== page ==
Managing Mobility: The SMB StoryBy Tony Kontzer | Posted 01-31-2012
Managing Mobility in the Enterprise
who: IT leaders from Primerica, the State of Utah, and DES Architects & Engineers, among others.
what: Discussing how enterprise mobility is reshaping their business processes, and what they're doing to manage its impact on the workplace.
why: To give CIOs an inside look at how organizations large and small are tackling today's heterogeneous mobile enterprise environment.
The state of Utah in 2010 completed a comprehensive use-case analysis of iPads, looking closely at some 20 different ways state employees might make use of the popular tablet computer. The result was an iPad user guide that outlines all of the iPad-friendly software--including Apple's Safari browser and Evernote's mobile note-taking application--that's been given a stamp of approval from the state's IT leadership.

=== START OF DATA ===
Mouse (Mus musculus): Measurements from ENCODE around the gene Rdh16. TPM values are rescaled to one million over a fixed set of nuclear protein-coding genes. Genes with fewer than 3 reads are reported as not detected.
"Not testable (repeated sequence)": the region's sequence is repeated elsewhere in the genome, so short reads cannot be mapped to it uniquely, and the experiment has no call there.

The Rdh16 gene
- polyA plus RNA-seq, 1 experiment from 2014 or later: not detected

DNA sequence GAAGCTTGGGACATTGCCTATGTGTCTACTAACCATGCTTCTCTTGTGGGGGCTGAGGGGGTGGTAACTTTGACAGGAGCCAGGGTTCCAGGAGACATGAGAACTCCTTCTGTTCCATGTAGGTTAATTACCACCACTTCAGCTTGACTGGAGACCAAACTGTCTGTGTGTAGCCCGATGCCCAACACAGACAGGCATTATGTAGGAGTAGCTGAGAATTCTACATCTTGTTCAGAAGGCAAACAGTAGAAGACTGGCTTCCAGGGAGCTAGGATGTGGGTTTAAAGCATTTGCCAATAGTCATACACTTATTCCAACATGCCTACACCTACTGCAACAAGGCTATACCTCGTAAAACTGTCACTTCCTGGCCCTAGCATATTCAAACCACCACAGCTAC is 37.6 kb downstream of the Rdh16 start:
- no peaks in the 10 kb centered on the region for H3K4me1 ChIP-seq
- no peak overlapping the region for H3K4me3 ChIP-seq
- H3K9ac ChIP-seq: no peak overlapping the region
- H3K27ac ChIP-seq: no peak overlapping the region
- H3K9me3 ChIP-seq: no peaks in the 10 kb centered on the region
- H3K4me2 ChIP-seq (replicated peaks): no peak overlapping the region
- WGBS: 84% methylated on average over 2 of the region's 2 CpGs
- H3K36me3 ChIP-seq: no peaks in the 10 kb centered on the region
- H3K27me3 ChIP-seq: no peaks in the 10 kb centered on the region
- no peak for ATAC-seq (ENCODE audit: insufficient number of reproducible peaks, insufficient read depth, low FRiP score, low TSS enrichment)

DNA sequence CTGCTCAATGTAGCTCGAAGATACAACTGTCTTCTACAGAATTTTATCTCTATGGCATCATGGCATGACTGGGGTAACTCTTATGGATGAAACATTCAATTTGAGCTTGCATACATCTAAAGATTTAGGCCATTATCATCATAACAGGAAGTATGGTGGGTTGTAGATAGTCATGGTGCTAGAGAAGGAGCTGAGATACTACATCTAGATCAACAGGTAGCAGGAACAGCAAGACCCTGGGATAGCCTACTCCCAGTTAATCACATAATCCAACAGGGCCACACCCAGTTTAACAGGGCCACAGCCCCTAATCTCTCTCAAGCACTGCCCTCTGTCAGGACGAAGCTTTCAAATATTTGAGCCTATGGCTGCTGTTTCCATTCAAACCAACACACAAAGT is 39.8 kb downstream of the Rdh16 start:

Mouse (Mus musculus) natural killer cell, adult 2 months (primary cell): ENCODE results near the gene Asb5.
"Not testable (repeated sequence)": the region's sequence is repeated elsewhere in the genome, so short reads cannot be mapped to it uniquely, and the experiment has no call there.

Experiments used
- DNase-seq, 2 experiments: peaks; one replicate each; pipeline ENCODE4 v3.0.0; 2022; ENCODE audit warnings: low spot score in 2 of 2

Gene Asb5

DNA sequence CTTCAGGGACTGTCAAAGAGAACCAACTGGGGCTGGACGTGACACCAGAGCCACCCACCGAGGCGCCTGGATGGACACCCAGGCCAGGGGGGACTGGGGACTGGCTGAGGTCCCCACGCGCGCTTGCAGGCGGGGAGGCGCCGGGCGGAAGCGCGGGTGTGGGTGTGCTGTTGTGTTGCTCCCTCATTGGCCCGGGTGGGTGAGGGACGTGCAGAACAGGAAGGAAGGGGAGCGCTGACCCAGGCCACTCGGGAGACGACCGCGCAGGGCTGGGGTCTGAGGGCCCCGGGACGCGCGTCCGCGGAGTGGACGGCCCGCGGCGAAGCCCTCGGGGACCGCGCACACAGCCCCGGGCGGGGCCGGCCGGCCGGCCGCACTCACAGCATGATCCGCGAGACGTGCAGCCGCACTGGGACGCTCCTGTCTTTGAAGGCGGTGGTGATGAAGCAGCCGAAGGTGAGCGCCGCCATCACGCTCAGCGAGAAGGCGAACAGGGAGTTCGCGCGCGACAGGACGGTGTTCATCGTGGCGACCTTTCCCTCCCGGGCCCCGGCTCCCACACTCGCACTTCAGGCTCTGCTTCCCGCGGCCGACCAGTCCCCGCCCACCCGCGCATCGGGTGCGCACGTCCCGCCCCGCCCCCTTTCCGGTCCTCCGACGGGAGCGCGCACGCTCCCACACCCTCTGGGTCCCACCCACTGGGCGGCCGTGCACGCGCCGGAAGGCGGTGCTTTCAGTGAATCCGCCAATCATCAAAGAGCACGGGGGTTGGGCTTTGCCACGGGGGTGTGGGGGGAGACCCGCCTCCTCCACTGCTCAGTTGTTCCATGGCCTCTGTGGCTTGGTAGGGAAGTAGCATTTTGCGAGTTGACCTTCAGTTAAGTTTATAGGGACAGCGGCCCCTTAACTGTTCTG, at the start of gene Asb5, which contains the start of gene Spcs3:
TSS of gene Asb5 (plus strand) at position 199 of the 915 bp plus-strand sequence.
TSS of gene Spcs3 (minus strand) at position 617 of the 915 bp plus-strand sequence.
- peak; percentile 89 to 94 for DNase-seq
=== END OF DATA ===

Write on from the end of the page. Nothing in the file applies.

Elsewhere, Robert Sampson, CIO at DES Architects & Engineers, a 100-person design firm whose projects have included the corporate campuses of Roche Molecular Diagnostics and Gilead Sciences, discovered in November 2011 that the firm had exhausted all of its 256 available IP addresses. He quickly expanded the range by an additional 256 addresses--meaning the company can now accommodate more than five IP addresses for each employee.
Meanwhile, the push toward mobility is so prominent at financial services marketer Primerica that CIO David Wade accepted a seat on the AT&T Financial Services Advisory Council, which requires him to attend in-person meetings twice a year and participate in monthly conference calls. The council's dozen or so big-company CIOs discuss their most pressing mobile computing issues.
In fact, organizations of all sizes, and in just about any industry, are looking for ways to tap the growing popularity of smartphones and tablets. And make no mistake: The number of workers who rely on their mobile devices for more than exchanging calls and texts with their spouses and children is growing.